Dear Friends: I was so pleased by your responses to my first Cañar Chronicle, and overwhelmed by all your book recommendations! But minutes after I hit “publish” I lost Internet/phone service for three days (“real old world” texted my son), and once back on I was chagrined to see that some crazy algorithm had chosen my least favorite photo to accompany the email splash page: Michael sprawled on the double bed of a sterile hotel room in Guayaquil. I had intended it to be something like this:
Over the past few months I’ve worked with a wonderful web designer to straighten out my mailing list, arrange for responses on my blog (thanks all for your comments!) and refit the way the chronicles land in your email. She did instruct me at some point, now way-back remote, how to use the “featured image” function on WordPress. I think I’ve got it right now and I hope to send inviting photos to your mailbox with every blog.
So on to news from the bagel capital of Ecuador. Our first social visit of two friends from Cuenca last week inspired Michael to ask Google Home, “How long should I boil the bagels?” and the response sent him (me) to this website, Sally’s Baking Addiction. I downloaded and printed the recipe, and here is the result! (Boiling clue: 1 minute per side.)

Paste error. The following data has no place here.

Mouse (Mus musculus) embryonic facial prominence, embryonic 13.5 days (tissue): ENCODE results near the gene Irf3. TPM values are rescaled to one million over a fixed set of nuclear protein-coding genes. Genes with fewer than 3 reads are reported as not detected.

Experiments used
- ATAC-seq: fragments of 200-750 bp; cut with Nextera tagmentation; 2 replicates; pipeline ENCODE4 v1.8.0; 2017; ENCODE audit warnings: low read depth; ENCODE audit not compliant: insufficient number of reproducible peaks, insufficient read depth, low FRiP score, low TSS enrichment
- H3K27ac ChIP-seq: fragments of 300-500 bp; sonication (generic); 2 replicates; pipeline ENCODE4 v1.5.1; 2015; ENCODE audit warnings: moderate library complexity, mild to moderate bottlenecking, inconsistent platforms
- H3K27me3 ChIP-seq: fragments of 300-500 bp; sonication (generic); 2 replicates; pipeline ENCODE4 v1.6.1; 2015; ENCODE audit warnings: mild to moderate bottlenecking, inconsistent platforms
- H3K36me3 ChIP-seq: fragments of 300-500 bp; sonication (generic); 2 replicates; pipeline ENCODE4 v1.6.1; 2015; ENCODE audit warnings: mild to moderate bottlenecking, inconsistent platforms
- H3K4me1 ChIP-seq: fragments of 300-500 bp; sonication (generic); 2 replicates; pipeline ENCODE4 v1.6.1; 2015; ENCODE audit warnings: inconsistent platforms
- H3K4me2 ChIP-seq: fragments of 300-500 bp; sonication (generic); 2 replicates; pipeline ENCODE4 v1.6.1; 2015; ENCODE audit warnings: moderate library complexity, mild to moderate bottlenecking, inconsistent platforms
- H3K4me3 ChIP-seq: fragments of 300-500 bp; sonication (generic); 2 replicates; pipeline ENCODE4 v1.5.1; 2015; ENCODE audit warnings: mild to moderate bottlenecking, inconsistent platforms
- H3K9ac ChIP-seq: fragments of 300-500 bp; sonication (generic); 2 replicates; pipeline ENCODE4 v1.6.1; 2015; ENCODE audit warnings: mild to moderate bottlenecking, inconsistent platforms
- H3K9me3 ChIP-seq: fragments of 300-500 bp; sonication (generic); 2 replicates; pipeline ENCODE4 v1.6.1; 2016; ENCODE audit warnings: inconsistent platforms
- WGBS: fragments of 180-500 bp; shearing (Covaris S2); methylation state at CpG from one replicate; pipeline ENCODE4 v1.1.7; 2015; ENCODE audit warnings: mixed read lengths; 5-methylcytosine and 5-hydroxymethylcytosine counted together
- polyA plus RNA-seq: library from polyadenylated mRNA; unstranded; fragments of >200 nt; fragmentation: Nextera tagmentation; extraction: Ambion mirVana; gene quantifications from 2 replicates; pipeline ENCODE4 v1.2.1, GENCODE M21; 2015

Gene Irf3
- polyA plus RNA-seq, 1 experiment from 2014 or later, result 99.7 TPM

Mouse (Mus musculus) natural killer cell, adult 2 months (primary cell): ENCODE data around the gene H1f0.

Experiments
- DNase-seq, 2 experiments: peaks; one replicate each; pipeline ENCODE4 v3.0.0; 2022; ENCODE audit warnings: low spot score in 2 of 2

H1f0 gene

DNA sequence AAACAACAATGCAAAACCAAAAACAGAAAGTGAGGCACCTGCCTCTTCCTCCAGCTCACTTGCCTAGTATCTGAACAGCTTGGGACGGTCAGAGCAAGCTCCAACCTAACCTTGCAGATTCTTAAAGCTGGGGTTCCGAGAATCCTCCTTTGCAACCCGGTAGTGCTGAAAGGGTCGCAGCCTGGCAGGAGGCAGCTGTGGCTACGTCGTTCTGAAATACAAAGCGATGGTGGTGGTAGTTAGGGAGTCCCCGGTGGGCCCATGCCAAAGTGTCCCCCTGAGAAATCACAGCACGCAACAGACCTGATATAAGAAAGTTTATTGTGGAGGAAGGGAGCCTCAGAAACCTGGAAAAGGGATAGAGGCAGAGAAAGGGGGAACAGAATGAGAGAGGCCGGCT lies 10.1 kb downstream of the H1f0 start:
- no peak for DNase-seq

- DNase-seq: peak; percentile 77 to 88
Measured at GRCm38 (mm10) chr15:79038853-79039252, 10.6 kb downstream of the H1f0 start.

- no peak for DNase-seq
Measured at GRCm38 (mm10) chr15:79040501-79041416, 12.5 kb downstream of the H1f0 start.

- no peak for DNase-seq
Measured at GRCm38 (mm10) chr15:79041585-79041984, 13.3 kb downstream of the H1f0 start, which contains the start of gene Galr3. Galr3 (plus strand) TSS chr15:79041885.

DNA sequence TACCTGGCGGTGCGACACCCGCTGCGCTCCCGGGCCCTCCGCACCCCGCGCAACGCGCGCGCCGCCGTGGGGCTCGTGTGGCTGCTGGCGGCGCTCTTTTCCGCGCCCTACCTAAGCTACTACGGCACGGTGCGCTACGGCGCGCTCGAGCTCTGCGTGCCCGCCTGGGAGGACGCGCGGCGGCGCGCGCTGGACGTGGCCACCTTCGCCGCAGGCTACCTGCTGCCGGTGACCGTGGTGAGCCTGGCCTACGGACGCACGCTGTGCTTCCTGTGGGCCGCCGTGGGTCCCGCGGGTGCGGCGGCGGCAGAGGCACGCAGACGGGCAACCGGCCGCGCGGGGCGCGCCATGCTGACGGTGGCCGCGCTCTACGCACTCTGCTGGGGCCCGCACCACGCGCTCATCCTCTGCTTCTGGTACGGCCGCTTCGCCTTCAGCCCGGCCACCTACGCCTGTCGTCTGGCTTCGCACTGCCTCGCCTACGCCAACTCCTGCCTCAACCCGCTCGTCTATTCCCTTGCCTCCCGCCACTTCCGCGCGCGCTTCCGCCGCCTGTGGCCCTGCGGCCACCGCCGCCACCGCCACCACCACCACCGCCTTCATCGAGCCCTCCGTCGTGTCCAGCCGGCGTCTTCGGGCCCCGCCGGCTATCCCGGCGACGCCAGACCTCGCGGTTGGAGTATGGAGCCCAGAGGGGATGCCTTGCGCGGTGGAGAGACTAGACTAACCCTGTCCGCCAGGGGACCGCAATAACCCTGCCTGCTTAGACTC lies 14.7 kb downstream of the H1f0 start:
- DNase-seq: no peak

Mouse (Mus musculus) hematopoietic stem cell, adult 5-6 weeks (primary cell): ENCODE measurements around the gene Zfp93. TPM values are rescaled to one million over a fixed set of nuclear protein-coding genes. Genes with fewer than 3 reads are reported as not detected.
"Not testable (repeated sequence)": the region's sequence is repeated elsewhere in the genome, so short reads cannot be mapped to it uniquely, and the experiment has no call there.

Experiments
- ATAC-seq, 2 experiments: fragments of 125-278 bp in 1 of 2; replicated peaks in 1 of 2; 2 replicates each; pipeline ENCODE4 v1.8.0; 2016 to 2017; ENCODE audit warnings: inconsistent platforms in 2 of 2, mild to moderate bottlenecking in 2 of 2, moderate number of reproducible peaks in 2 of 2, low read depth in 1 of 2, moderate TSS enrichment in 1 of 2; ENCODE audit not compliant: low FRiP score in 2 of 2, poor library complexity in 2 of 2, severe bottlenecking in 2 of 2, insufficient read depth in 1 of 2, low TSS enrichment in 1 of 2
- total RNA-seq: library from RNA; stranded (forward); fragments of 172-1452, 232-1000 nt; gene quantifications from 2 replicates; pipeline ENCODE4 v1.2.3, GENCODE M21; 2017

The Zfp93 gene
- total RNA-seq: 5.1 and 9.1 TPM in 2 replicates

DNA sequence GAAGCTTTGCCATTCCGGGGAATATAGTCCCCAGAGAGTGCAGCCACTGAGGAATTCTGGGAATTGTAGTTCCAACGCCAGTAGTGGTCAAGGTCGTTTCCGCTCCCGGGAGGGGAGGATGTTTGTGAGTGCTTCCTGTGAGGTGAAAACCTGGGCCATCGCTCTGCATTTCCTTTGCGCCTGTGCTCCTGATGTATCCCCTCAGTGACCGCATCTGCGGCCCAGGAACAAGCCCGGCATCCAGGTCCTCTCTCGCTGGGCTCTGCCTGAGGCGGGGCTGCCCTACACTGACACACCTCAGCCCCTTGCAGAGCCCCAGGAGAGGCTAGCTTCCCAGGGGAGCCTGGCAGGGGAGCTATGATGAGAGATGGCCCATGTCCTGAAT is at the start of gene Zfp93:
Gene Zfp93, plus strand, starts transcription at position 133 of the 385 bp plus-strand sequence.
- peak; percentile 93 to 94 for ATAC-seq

Getting ready for guests, I smartened up the house with some flowers and textiles. Susana and Patricia offered to bring salmon, cream cheese and a panettone. We had a perfect long lunch from 12:00 to 5:00, on a rare sunny day that allowed for a leisurely tour of the garden and a long chat in the patio. Just another slow-food day in Cañar!